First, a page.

This chapter describes Townsend’s (1980) turnpike model of money and puts it to work. The model uses a particular pattern of heterogeneity of endowments and locations to create a demand for currency. The model is more primitive than the shopping time model of chapter 26. As with the overlapping generations model, the turnpike model starts from a setting in which diverse intertemporal endowment patterns across agents prompt borrowing and lending. If something prevents loan markets from operating, it is possible that an unbacked currency can play a role in helping agents smooth their consumption over time. Following Townsend, we shall...

    • Chapter 28 Equilibrium Search and Matching
      (pp. 1129-1202)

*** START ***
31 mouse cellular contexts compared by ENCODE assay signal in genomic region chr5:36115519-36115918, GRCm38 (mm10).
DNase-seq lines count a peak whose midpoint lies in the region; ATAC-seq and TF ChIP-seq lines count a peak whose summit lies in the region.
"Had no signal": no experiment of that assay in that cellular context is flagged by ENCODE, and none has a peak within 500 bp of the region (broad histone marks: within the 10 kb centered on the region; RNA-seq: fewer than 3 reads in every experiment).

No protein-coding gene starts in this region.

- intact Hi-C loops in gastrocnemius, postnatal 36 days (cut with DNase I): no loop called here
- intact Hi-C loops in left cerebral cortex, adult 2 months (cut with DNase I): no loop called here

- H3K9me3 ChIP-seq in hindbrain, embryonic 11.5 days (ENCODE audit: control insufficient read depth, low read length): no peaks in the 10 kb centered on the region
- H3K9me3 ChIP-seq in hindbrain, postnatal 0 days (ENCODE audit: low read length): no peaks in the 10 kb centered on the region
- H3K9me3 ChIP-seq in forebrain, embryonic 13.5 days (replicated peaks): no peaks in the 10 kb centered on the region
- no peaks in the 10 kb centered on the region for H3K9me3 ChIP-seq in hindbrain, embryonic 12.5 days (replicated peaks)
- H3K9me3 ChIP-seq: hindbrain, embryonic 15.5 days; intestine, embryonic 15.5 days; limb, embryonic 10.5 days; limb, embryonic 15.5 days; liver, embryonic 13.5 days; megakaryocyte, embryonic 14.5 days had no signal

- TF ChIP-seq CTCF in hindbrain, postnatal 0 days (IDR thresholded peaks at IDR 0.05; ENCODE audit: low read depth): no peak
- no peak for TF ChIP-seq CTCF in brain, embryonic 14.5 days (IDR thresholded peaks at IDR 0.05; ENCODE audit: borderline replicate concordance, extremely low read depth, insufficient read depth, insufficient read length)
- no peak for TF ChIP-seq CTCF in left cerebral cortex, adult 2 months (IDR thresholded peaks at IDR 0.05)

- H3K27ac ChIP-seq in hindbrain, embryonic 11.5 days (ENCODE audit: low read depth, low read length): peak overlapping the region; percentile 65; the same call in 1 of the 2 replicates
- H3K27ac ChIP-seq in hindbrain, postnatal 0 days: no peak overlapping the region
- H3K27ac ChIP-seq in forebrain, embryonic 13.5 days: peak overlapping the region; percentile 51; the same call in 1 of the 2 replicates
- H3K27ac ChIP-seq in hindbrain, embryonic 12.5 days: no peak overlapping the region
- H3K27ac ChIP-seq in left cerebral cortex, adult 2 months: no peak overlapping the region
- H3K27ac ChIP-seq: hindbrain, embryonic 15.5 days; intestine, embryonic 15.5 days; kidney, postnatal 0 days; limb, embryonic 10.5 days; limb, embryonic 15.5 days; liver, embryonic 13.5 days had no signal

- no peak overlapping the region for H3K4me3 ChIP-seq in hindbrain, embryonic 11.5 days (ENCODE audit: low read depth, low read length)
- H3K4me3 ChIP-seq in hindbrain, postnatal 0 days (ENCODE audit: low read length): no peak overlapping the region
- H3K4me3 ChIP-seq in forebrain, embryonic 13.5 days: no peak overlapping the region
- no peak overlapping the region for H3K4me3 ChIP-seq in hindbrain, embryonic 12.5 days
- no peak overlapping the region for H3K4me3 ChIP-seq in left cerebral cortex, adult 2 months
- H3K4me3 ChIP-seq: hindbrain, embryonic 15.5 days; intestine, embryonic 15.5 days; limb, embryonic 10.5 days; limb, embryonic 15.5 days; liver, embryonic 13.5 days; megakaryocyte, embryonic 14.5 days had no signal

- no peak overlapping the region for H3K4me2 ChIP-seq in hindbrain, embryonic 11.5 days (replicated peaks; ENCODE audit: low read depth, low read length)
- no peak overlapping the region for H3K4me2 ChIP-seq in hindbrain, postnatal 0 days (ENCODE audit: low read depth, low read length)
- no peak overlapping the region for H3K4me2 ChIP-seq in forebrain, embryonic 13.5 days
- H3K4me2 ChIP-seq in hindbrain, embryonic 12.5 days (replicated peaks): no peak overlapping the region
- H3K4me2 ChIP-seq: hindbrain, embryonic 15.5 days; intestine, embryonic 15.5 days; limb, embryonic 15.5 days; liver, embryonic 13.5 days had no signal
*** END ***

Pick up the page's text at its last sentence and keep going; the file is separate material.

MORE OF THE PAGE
This chapter presents various equilibrium models of search and matching. We describe (1) Lucas and Prescott’s version of an island model; (2) some matching models in the style of Mortensen, Pissarides, and Diamond; and (3) a search model of money along the lines of Kiyotaki and Wright.

      Chapter 6 studied the optimization problem of a single unemployed agent who searched for a job by drawing from an exogenous wage offer distribution. We now turn to a model with a continuum of agents who interact across a large number of spatially separated labor markets. Phelps (1970, introductory chapter) describes such an...

    • Chapter 29 Foundations of Aggregate Labor Supply
      (pp. 1203-1254)